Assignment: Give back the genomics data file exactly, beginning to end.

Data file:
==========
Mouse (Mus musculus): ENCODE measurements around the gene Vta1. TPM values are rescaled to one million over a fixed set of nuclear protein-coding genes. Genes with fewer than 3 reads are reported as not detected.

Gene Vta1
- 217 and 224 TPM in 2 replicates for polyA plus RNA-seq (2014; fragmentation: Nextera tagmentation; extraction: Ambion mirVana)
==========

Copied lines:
Mouse (Mus musculus): ENCODE measurements around the gene Vta1. TPM values are rescaled to one million over a fixed set of nuclear protein-coding genes. Genes with fewer than 3 reads are reported as not detected.

Gene Vta1
- 217 and 224 TPM in 2 replicates for polyA plus RNA-seq (2014; fragmentation: Nextera tagmentation; extraction: Ambion mirVana)